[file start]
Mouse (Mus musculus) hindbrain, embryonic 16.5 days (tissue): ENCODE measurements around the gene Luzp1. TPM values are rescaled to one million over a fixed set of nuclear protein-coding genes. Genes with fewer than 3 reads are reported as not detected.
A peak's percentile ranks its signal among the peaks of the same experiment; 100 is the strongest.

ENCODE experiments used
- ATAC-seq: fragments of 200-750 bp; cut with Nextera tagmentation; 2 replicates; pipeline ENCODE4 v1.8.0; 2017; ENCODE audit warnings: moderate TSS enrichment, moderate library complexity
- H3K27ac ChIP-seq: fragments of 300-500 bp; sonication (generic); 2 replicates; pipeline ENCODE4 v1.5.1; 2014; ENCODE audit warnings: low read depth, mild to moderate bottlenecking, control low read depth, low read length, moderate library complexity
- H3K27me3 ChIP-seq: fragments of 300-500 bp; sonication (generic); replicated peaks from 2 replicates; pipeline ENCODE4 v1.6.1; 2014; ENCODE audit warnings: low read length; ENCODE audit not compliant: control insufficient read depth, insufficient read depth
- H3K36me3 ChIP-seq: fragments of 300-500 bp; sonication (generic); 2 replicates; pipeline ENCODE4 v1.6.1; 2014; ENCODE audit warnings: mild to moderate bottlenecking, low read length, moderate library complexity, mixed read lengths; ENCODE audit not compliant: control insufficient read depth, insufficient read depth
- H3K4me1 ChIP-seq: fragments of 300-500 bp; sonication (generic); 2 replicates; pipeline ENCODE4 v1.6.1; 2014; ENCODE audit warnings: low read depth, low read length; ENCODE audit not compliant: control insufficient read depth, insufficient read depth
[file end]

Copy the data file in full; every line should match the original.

Mouse (Mus musculus) hindbrain, embryonic 16.5 days (tissue): ENCODE measurements around the gene Luzp1. TPM values are rescaled to one million over a fixed set of nuclear protein-coding genes. Genes with fewer than 3 reads are reported as not detected.
A peak's percentile ranks its signal among the peaks of the same experiment; 100 is the strongest.

ENCODE experiments used
- ATAC-seq: fragments of 200-750 bp; cut with Nextera tagmentation; 2 replicates; pipeline ENCODE4 v1.8.0; 2017; ENCODE audit warnings: moderate TSS enrichment, moderate library complexity
- H3K27ac ChIP-seq: fragments of 300-500 bp; sonication (generic); 2 replicates; pipeline ENCODE4 v1.5.1; 2014; ENCODE audit warnings: low read depth, mild to moderate bottlenecking, control low read depth, low read length, moderate library complexity
- H3K27me3 ChIP-seq: fragments of 300-500 bp; sonication (generic); replicated peaks from 2 replicates; pipeline ENCODE4 v1.6.1; 2014; ENCODE audit warnings: low read length; ENCODE audit not compliant: control insufficient read depth, insufficient read depth
- H3K36me3 ChIP-seq: fragments of 300-500 bp; sonication (generic); 2 replicates; pipeline ENCODE4 v1.6.1; 2014; ENCODE audit warnings: mild to moderate bottlenecking, low read length, moderate library complexity, mixed read lengths; ENCODE audit not compliant: control insufficient read depth, insufficient read depth
- H3K4me1 ChIP-seq: fragments of 300-500 bp; sonication (generic); 2 replicates; pipeline ENCODE4 v1.6.1; 2014; ENCODE audit warnings: low read depth, low read length; ENCODE audit not compliant: control insufficient read depth, insufficient read depth